Climate science has been around for a long time the effects of humans is probably real.
            Anything F1 can do to reduse their carbon footprint is good. Anything thing F1 can do to stay as the premium Motor Sport is good.
            But as always it will come back to what the car manufactures want to do in regard to the ICE.

            1. One of the basic things they teach you in any research study is that correlation =/= causation and our temperature records go back a relatively short time.

              With such a small time horizon, there isn’t enough of a sample size in terms of length to determine whether Its man made.

            2. One of the basic things they teach you in any research study is that correlation =/= causation and our temperature records go back a relatively short time.

              True enough.

              However, this illustrates it quite well:

              There has been an unprecedented (as far as we can tell from historical temperature data gathered from various indirect sources) increase in global average temperatures recently. While we cannot be absolutely certain that all of it (or any of it) is man made, it’s a fairly logical conclusion based on available data.

              Over the time the rises have been happening, there has been a massive increase in our emissions of CO2. CO2 has proven “greenhouse” properties (this is just a simplistic starting point). Therefore it’s not just correlation, but correlation with a very plausible theory backed by known facts.

              It would be difficult to believe that we had pumped massive amounts of a known and proven greenhouse gas into the atmosphere and it had no effect. It would also be difficult to believe that a significantly abnormal change to climate was occurring during this time and yet was all caused by natural phenomena (which we couldn’t pinpoint or even speculate about).

              In short, the reasonable conclusion to all the available evidence is that man is causing large changes to the planet’s climate. We don’t know for certain what the long term effects of this will be, of course, but when enough smart people tell you it’ll probably be bad, it may be time to do something about it…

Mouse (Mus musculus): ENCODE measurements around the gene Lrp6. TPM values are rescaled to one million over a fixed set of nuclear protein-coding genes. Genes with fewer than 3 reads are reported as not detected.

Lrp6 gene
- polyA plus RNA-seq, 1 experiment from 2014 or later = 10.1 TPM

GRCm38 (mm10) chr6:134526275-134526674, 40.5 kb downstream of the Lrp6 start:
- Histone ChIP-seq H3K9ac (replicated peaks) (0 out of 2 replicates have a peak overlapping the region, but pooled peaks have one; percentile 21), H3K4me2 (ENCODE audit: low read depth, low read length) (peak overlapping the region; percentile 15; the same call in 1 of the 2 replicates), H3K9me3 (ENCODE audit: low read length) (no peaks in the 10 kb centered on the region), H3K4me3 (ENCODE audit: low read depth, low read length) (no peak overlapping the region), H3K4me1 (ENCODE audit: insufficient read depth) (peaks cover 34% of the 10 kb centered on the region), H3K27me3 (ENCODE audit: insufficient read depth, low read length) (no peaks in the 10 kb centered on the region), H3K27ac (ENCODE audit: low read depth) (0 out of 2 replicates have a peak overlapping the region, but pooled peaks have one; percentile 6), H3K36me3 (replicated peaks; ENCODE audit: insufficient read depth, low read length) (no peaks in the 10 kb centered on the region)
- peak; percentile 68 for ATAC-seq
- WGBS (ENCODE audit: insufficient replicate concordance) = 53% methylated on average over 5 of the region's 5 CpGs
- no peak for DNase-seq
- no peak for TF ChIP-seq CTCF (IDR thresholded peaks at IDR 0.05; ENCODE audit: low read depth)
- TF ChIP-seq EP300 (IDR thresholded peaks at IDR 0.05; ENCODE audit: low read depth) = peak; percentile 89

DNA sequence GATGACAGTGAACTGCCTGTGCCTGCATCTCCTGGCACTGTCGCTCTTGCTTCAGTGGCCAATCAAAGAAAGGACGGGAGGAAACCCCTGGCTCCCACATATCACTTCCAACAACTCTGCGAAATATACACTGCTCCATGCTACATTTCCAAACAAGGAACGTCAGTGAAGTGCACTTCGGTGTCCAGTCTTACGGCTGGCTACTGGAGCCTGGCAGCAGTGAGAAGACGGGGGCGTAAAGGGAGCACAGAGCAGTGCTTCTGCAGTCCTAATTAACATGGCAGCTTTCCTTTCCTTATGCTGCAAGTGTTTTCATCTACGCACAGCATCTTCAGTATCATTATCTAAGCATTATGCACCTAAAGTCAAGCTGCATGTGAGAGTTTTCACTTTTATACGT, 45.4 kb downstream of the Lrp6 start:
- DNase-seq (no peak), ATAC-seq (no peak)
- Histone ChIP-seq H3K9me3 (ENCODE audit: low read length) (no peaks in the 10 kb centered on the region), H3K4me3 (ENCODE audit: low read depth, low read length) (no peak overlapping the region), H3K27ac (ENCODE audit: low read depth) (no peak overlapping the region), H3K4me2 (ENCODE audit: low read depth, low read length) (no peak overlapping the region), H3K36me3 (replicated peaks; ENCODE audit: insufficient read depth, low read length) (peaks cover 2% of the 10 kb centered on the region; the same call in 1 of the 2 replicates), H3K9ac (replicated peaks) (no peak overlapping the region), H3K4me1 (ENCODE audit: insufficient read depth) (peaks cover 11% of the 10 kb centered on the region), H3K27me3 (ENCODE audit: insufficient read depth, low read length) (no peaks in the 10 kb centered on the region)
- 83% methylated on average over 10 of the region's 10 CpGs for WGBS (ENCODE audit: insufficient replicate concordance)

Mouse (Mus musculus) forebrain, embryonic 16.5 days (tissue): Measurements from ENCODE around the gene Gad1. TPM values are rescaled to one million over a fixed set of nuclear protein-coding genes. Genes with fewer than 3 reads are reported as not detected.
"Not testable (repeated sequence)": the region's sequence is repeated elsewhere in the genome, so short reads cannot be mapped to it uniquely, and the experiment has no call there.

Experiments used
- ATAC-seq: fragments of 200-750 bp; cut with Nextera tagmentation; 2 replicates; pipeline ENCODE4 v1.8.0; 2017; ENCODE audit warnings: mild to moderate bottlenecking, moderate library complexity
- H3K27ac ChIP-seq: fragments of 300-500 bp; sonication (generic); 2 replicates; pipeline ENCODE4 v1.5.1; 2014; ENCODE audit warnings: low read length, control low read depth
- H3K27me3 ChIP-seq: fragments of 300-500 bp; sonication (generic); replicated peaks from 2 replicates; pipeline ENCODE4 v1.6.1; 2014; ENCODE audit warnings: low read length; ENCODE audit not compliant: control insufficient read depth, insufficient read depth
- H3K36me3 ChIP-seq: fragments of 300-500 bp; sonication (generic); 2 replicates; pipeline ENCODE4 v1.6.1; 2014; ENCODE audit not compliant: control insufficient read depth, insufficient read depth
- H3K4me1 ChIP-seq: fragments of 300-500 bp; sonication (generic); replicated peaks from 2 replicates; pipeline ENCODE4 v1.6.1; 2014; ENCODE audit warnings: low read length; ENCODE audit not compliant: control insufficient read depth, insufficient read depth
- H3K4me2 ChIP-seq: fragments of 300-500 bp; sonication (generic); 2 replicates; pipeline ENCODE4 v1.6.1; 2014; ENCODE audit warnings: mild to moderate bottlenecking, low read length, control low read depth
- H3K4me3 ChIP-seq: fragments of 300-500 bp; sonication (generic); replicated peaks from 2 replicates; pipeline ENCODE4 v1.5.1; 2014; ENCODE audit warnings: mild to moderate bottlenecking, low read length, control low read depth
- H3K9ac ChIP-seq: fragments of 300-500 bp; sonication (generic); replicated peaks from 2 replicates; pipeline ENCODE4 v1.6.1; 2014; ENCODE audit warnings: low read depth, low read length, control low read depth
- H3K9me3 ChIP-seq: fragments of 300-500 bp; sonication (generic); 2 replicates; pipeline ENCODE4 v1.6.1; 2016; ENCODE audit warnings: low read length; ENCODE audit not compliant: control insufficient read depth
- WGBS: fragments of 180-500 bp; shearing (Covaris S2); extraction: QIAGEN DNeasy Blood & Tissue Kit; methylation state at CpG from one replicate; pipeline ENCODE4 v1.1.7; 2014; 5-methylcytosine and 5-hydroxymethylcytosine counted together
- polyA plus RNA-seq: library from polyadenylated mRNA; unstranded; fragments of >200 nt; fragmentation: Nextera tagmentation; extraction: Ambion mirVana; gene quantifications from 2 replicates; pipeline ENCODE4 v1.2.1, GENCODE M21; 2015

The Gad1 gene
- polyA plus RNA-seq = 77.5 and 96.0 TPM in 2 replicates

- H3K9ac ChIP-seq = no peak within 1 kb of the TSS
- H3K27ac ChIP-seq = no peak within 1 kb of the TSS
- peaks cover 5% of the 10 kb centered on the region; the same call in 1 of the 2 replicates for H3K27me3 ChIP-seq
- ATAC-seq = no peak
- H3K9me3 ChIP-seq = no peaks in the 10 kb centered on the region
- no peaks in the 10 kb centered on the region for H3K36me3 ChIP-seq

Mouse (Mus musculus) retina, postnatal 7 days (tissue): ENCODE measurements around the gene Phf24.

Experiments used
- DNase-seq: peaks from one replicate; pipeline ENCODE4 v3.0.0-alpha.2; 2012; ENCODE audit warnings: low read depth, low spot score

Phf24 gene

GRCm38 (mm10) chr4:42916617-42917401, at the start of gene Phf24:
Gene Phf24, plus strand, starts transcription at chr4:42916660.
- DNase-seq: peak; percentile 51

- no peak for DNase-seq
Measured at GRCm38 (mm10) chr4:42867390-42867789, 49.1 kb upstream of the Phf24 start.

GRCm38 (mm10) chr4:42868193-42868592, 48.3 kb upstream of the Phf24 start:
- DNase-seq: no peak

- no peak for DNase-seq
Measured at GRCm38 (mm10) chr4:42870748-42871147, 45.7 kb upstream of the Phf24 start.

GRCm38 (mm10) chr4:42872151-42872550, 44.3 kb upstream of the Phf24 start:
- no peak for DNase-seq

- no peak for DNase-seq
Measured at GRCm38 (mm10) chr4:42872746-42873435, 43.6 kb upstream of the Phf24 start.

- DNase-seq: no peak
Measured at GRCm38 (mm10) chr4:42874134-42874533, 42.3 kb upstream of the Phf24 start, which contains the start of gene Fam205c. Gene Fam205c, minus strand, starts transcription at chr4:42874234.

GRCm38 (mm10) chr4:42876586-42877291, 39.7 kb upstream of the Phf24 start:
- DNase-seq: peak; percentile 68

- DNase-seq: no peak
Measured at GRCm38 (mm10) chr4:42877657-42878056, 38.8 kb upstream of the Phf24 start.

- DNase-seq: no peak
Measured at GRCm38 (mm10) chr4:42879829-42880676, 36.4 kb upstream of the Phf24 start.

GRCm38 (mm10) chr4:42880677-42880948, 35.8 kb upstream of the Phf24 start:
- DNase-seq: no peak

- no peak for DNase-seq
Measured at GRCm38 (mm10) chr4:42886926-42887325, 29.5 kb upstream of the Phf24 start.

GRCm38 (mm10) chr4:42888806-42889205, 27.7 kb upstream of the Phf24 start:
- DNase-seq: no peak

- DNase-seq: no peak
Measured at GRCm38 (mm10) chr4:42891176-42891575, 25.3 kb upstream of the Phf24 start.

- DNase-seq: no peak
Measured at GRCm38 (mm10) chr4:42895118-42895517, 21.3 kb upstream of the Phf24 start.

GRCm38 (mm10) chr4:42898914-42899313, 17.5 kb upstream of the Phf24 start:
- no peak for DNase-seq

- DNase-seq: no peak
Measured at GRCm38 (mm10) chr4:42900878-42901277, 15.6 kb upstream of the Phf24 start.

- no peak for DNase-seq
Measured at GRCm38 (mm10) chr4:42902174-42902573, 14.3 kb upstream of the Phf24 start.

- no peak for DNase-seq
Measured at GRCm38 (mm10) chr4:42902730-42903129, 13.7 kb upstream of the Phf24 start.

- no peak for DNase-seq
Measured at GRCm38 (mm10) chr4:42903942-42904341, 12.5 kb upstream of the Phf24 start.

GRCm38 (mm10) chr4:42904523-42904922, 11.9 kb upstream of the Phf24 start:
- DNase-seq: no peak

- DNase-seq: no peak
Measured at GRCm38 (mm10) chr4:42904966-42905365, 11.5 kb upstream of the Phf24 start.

3. @johnrkh Once upon a time everyone thought bacteria could never live in the acidic environment of the stomach, it’s only relatively recently that ulcers have been tracked to Helicobacter pylori. Those suggesting bacteria was the cause were subjected to horrendous ad hominem attacks by the establishment.

              Charles Darwin was similarly attacked by the religious orders for his theories.

              Svante Arrhenius postulated the global warming theory back in the late 19th century, he also speculated that it would good for life on earth. So it has proved, nothing bad has happened, and a lot of good largely as a result of improved crop yields and fossil fuels lifting many cultures from backbreaking poverty and disease.

              Those who promote the catastrophic version of global warming have an altogether different agenda to pursue. The science of CO2 is most definitely not settled, indeed true science tests theories and tries to falsify them, in that way confidence is gained. The global warming proponents aim to shut down debate and it is they who are anti-science. They realise the CO2 ‘earth thermostat’ theory has already been proven wrong by the failure of all the doom and predictions over the years, all generated by failed computer model projections.

            4. @frasier Yeah, but if a Swedish teenager says global warming is wrong it can only be true, can’t it? :)
              Anyway, I fully agree that there’s a remarkable lack of scientificness.
              Also, instead of brain-dead conservationism, we should engineer the planet to be the most pleasant, and less harsh. Melt the polar ice sheets by creating longitudinal ocean circulation. Which would the wast majority of land usable instead of ice in the north/south and deserts in the warmest areas. We’d get a fully green planet with populated antarctica and the northern-most parts of Eurasia and America.